Different perspectives on injury
Since deciding to enter the medical profession, I have found myself analyzing the personal interactions I have with health care providers. I keep a running list in my head of ways in which I would like to emulate them, or ways in which they leave me with a sour taste in my mouth. I tend to dwell on the latter, asking myself: "What is it about that interaction that left me feeling so empty? So unheard?"
I recently injured myself while coughing - of all things - and after several frustrating weeks of practicing through the pain, I re-injured my muscle worse than it had originally been. After about a week of giving up practice to allow it to heal, I found myself back at the studio and impatient for its resolution. It didn’t seem to be getting better so I made an appointment with a sports medicine MD and an acupuncturist/massage therapist, while also soliciting guidance from my Ashtanga teacher (the health care provider I see most regularly!!). Each one left me with a completely different impression.
1. The MD: My visit was less than 15 minutes, and she examined me for less than two of those. Her diagnosis?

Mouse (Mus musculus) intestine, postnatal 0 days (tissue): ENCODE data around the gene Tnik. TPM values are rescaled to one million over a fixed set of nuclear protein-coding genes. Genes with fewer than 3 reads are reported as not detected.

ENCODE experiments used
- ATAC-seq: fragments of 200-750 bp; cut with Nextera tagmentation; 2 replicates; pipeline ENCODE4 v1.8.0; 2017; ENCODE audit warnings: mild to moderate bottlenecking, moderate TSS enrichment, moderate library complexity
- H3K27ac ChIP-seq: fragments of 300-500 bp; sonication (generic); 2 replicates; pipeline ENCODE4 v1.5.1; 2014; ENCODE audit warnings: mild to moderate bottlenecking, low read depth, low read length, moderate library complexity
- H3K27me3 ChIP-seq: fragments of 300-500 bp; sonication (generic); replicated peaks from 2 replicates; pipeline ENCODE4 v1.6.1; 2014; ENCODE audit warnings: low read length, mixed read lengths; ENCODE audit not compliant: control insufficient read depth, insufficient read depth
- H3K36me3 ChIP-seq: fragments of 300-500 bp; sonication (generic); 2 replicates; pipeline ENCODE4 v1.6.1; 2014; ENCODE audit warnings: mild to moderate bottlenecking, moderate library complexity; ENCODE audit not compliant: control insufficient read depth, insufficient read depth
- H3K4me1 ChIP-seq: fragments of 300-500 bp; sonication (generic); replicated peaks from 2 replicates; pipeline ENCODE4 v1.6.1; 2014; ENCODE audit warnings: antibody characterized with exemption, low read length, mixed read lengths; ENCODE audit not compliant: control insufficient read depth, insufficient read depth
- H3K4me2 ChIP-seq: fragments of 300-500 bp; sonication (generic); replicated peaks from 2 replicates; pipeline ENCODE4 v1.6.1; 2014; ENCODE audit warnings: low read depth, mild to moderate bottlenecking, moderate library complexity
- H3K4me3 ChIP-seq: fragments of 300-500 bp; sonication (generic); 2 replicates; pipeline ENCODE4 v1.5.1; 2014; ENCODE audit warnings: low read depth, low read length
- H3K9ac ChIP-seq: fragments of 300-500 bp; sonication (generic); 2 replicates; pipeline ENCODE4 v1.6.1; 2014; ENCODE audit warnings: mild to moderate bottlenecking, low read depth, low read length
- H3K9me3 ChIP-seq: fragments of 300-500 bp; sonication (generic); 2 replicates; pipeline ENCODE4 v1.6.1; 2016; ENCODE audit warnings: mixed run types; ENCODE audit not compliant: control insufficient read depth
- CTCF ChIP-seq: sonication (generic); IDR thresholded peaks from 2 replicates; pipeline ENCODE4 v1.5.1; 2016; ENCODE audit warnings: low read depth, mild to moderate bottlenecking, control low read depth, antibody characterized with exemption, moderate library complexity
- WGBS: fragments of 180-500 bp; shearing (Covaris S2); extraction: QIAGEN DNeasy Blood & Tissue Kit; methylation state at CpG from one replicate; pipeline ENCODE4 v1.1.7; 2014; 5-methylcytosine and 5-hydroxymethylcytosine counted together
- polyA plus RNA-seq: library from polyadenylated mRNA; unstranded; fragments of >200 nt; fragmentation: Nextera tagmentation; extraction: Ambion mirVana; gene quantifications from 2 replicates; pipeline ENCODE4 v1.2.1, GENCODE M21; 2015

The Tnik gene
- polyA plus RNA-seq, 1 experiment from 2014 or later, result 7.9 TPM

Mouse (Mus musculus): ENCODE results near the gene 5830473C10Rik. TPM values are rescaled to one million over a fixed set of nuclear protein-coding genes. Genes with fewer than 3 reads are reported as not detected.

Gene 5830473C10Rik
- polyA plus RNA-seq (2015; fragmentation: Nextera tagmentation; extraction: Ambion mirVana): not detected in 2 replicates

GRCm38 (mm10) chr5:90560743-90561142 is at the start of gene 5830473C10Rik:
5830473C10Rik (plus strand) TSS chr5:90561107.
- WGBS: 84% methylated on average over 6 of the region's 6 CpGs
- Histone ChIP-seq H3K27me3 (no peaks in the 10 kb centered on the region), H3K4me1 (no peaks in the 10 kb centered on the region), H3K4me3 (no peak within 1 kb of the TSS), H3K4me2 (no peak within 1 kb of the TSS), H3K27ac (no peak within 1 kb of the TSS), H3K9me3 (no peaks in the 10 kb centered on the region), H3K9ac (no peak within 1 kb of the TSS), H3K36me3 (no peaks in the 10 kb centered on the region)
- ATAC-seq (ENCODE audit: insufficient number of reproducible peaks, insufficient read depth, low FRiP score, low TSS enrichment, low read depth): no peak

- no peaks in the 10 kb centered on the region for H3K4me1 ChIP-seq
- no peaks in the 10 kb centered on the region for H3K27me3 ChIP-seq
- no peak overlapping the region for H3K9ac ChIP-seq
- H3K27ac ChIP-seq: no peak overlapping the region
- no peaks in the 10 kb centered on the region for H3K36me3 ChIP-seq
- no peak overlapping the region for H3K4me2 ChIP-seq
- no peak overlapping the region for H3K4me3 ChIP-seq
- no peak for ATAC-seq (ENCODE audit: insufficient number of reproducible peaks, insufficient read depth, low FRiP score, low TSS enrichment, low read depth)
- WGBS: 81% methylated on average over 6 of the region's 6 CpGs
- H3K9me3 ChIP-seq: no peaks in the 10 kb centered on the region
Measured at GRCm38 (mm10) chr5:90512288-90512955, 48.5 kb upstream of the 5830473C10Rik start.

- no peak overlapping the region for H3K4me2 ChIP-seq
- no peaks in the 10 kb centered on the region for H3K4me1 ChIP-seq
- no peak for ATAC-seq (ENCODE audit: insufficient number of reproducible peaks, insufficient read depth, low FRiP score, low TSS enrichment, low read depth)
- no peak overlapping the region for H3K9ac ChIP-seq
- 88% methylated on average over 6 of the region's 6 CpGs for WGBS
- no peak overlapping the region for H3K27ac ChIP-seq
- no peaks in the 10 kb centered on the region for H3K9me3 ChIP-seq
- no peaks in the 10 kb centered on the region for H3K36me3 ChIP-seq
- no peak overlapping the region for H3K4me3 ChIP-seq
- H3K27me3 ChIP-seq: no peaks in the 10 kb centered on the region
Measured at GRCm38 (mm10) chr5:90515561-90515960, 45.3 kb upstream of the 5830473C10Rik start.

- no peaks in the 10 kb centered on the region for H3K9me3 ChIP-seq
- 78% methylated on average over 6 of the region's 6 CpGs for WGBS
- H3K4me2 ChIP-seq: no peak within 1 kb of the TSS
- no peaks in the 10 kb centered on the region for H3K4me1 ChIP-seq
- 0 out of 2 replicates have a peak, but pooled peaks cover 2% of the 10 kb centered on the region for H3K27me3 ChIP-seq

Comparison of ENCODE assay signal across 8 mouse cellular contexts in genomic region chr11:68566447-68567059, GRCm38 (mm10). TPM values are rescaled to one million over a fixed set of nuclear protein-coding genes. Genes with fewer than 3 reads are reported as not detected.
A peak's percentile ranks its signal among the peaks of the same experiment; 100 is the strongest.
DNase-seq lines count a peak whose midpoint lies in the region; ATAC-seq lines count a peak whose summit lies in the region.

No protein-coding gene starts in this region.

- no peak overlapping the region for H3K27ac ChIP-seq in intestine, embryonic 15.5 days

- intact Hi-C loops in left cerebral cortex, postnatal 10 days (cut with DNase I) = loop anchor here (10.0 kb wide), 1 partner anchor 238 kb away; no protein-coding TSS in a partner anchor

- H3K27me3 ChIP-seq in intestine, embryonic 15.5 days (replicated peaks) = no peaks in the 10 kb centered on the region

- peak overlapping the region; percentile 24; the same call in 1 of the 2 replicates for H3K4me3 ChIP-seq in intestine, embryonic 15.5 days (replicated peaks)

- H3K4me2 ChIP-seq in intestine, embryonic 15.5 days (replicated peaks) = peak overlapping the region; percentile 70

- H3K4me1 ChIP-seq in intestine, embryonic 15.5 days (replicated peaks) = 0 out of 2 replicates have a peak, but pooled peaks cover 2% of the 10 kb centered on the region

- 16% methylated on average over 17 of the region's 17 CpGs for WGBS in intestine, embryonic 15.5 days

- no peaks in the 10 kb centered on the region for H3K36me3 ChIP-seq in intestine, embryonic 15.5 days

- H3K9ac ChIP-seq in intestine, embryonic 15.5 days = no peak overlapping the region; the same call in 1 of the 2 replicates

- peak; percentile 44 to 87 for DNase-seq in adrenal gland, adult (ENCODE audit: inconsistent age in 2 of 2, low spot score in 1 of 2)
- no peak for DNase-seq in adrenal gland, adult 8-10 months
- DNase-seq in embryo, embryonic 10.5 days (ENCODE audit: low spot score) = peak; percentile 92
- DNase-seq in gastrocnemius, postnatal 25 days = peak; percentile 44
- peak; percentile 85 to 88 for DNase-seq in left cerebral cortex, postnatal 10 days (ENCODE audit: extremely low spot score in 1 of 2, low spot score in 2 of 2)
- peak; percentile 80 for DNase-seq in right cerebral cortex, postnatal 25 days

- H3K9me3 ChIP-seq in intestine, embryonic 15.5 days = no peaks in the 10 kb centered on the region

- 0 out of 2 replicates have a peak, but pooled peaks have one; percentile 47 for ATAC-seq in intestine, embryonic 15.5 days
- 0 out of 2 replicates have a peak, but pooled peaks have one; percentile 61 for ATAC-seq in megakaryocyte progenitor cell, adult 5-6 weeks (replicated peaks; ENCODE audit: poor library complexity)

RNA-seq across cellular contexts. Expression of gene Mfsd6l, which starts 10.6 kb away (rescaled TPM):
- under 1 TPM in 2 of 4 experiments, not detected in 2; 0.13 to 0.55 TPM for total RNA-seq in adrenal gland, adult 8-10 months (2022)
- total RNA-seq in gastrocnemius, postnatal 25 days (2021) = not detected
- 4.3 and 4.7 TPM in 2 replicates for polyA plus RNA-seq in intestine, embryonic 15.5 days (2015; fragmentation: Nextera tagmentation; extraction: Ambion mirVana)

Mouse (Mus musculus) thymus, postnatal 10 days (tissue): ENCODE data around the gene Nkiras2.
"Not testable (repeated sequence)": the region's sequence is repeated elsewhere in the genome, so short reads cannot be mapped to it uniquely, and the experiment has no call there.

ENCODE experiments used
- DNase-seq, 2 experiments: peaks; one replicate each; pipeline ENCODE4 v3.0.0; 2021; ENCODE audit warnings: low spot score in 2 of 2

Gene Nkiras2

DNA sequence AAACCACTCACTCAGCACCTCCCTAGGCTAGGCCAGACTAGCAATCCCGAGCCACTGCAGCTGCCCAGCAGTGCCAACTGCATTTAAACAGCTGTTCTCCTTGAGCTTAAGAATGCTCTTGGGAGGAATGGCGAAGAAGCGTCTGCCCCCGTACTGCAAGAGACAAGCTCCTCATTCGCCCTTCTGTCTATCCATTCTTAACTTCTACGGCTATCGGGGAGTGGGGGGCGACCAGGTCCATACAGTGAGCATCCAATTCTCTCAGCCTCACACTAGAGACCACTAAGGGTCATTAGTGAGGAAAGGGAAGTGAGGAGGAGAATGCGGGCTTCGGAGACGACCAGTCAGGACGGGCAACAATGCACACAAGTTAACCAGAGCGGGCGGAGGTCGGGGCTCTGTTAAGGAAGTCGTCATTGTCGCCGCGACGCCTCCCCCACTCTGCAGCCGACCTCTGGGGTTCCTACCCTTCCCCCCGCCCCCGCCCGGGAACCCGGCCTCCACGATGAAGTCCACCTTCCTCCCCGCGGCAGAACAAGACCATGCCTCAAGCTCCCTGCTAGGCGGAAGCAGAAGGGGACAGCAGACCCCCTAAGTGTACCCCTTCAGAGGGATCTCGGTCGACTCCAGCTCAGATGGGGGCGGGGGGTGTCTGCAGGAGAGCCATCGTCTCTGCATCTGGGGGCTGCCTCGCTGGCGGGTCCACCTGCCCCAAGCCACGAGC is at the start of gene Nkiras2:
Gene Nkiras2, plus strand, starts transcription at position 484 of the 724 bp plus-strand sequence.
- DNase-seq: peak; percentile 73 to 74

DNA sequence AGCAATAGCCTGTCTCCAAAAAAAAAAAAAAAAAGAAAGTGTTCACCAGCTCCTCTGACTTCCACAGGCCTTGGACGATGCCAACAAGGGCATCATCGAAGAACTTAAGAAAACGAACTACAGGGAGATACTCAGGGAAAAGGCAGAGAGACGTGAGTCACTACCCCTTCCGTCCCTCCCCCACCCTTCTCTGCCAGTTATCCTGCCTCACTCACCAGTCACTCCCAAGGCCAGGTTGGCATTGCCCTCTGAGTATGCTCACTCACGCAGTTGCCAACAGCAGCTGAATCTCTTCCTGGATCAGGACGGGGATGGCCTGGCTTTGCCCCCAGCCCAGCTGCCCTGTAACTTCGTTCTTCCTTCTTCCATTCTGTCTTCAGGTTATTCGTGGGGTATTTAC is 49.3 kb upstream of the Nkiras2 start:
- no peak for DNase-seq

"It is probably a just pulled muscle. I am not going to have you go through range of motion or strength testing because these chest wall injuries are difficult to tease apart anyway."
She told me to take off completely (not even stretching) for 6-8 weeks and take nine ibuprofen a day (3 tabs three times daily).
2. The Acupuncturist: My visit lasted an hour. Of that, he spent about 20 minutes examining my side, rib alignment, and range of motion. His conclusion?
"I think you will respond better to acupuncture than massage. I suspect you pulled an intercostal muscle because your pain tracks along the rib, however I am also concerned that you injured your rib because there is a painful ridge in it near your spine, and it is tender from its origin to insertion. I would like to you see me at least three times over the next three weeks, and I believe that it will improve greatly in that time."
3. My Ashtanga teacher: Our discussion lasted about 10-15 minutes after I finished my practice. His advice?
1) Continue coming to practice daily.
2) "Listen to your body- it is your instrument for exploration; observe and respect it. Do not force it to do something that is painful, otherwise it will not heal."
3) "You likely pulled a muscle. Try not to get too frustrated, and remember that this is not permanent."
4) "Sometimes an injury like this is the body's way of slowing us down. Perhaps you were asking too much of it in the first place, moving too fast. Now is the time to take it slow and reconnect with your body."
Our interactions with people can be so different while trying to accomplish the same goal. I am disappointed that my appointment with the MD was time wasted, I am optimistic that the acupuncturist will help my side heal faster, and I am inspired by my teacher to focus less on the physical poses (asanas), and more on being present in my daily practice.